Designing a government building to house a state’s elected officials requires a delicate balance of creating something sophisticated and stately while making prudent use of taxpayer dollars. The new $90-million, four-story Minnesota Senate Building in St. Paul achieved that balance with an elegant precast concrete and glass design with a massing that gently curves to maximize views back to the neighboring capitol.
The precast concrete façade was specifically chosen to help keep costs under control while delivering a durable structure on an inflexible deadline. Even with the design-build method and accelerated schedule, construction did not start until August 2014, but the precast concrete was completed in ample time to host the 2016 legislative term.
The designers made extensive use of models and mock-ups to hone the design and ensure they made the most effective use of stone and color, as well as avoiding problems during construction.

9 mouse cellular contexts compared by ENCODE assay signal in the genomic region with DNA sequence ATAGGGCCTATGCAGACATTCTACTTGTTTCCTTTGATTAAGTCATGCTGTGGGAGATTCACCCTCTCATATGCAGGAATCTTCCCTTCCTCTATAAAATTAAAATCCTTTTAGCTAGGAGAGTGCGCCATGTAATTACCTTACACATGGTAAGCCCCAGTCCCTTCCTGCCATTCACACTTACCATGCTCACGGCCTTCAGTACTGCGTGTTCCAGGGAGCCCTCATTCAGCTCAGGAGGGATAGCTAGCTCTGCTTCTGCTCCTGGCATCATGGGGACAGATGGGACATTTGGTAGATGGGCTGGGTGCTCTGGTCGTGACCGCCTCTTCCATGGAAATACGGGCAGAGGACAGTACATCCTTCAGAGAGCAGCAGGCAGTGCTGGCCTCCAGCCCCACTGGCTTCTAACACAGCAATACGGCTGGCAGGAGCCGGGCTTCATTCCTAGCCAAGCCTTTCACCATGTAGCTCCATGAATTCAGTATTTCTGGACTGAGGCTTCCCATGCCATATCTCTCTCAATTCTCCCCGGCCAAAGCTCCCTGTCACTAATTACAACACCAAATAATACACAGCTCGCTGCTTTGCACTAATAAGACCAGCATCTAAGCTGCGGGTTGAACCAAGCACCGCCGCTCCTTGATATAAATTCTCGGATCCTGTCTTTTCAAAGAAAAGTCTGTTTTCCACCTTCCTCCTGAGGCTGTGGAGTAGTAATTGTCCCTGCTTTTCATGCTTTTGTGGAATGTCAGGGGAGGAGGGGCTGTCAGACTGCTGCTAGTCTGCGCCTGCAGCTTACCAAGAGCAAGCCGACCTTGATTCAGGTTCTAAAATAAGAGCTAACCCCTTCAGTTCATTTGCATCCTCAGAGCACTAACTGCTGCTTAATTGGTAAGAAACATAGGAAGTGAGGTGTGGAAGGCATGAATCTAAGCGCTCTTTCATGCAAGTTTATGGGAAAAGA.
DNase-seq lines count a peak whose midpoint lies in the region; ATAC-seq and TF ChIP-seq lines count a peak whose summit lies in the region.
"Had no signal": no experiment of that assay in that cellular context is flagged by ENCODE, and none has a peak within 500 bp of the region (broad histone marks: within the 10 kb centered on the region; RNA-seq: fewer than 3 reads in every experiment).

The final iteration of the design made use of native, locally sourced stone embedded in precast concrete panels across the entire south façade, which faces the capitol. A complementary architectural precast concrete panel with light sandblast was used on the other three sides. Strong horizontal reveals in the precast concrete panels create additional shadow lines and reliefs around the building. Given the radial shape of the building, there were many L-shaped precast concrete panels, often with articulation, resulting in fairly complex forms. The mock-up allowed the design team to study the atypical panel shapes and end conditions to eliminate any potential breaking on-site.
As part of the project, extensive measures were taken to reduce long-term energy consumption. An energy model created to validate the energy measures showed the building exceeded energy consumption goals by 37%. The structure is expected to achieve B3 benchmarking standards, which is the state’s equivalent of LEED.